IS THERE SLAVERY IN YOUR CHOCOLATE? HERE'S WHAT YOU CAN DO TO FIGURE OUT WHICH ARE ETHICAL AND SLAVE FREE COMPANIES MAKING CHOCOLATE
I've been writing about the chocolate industry since 2008. With the holidays here, it's very timely to shine a spotlight on this issue and help you purchase chocolate that is not made by child slaves.
As consumers demand more ethical products, some companies rise to the challenge, while others try to associate themselves with "fair practices" and "free trade" but not all are being truthful. Big corporations sometimes choose a path that aligns them with a marketing plan that is all talk and no walk. It's very challenging for consumers to know what they can buy that is truly slave free and traded fairly.
Stop Chocolate Slavery is a watchdog of sorts and does a good job trying to get consumers honest information with no hidden agenda. The advice they offer is this: If you want some chocolate, but don't want to exploit people, Fair Trade chocolate is probably your best bet. "Fair trade" was a term coined fairly recently, apparently in contradiction to so-called free trade.
STOP CHOCOLATE SLAVERY ADVISES:
"In the Fair Trade system, purchasers of products like coffee and cocoa beans, bananas, and sugar typically agree to pay an above market price for the products. The extra money is intended to help the small farms and co-operatives selling the products to make lasting improvements in their communities, by going towards schools, hospitals, and other improvements in infrastructure. The purchasers of the products, meanwhile, who are typically companies intending to import and sell the products yet again in another country, can then label the products as "Fair Trade certified", which lets the end consumer know that he or she isn't colluding in exploitation against some poor third world farmer. And thus, in theory, everyone is happy.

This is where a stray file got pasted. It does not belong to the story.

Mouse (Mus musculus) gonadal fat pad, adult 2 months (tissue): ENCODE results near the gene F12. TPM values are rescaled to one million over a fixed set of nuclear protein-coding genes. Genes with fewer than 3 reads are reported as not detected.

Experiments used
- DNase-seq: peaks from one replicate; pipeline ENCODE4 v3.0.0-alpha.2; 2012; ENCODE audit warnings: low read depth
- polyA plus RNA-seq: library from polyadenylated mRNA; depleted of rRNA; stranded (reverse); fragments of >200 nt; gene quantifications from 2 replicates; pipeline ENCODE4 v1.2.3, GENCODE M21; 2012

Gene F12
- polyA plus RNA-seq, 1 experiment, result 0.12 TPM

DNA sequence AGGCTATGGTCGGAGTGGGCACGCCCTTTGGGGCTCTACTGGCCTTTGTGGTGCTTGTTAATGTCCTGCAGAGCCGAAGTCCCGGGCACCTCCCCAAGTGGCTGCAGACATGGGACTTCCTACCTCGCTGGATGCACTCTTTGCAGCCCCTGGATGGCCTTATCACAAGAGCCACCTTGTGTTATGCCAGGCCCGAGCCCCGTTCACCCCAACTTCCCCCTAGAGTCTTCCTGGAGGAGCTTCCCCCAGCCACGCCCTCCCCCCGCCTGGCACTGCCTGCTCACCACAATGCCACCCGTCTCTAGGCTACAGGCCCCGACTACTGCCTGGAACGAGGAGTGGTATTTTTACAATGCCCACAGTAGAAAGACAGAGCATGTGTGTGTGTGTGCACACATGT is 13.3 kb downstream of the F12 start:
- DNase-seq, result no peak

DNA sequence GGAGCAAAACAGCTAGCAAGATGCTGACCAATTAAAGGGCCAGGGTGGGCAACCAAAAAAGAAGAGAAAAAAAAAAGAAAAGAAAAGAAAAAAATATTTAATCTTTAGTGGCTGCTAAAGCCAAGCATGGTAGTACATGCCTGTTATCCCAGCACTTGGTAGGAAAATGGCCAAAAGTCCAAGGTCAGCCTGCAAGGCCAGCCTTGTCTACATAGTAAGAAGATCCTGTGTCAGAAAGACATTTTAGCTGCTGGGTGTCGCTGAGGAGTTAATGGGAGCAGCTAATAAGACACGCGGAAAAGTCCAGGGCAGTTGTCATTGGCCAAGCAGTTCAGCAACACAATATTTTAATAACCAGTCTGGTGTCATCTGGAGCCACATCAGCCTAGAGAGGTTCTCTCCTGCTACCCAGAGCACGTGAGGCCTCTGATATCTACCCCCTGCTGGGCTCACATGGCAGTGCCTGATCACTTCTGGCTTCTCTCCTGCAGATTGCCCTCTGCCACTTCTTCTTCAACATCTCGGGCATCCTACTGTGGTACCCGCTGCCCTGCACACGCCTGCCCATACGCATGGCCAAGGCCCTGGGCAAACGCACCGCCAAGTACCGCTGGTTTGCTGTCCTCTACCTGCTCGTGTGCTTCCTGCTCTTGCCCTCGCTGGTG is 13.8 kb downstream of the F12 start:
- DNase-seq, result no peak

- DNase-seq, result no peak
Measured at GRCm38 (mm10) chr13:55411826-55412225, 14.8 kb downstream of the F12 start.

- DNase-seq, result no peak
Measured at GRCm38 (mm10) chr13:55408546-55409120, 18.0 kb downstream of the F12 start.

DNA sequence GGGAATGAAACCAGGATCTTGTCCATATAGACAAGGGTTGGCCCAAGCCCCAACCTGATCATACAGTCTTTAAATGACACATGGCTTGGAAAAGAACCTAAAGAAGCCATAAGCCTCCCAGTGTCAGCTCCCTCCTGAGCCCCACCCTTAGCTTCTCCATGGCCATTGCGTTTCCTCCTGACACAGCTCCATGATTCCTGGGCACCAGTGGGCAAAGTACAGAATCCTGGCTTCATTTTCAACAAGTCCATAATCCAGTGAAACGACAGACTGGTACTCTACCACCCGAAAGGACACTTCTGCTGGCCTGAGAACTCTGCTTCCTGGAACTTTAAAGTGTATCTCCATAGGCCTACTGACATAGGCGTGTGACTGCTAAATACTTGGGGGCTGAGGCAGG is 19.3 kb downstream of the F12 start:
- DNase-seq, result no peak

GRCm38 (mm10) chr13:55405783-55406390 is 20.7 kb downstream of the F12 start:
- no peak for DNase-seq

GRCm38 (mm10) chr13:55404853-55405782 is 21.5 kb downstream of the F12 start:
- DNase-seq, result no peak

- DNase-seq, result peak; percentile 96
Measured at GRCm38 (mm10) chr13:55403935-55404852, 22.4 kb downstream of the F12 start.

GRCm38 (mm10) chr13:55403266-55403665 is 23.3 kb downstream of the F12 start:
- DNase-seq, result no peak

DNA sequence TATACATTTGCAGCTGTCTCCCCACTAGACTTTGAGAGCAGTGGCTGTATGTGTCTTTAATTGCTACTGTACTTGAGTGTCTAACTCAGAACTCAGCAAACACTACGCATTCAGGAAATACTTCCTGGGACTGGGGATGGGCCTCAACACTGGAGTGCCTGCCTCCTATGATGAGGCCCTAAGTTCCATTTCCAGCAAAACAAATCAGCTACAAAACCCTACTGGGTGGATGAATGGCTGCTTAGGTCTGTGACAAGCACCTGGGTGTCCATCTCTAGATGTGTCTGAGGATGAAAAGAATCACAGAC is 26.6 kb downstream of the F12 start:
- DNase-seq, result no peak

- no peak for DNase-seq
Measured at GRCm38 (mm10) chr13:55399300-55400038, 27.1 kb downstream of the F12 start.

It sounds good to me, and, as I write, I've yet to hear any claims that the Fair Trade system is somehow corrupt, or phony, or any other adjective that might mitigate its goodness. Of course, the higher price paid to the Fair Trade farmer is usually passed on to the end consumer, but it seems a small price to pay, indeed, to know that you aren't colluding in the exploitation of poverty.
The markets for Fair Trade products, including chocolate, are small but growing rapidly, and I think we should all do what we can to support them."
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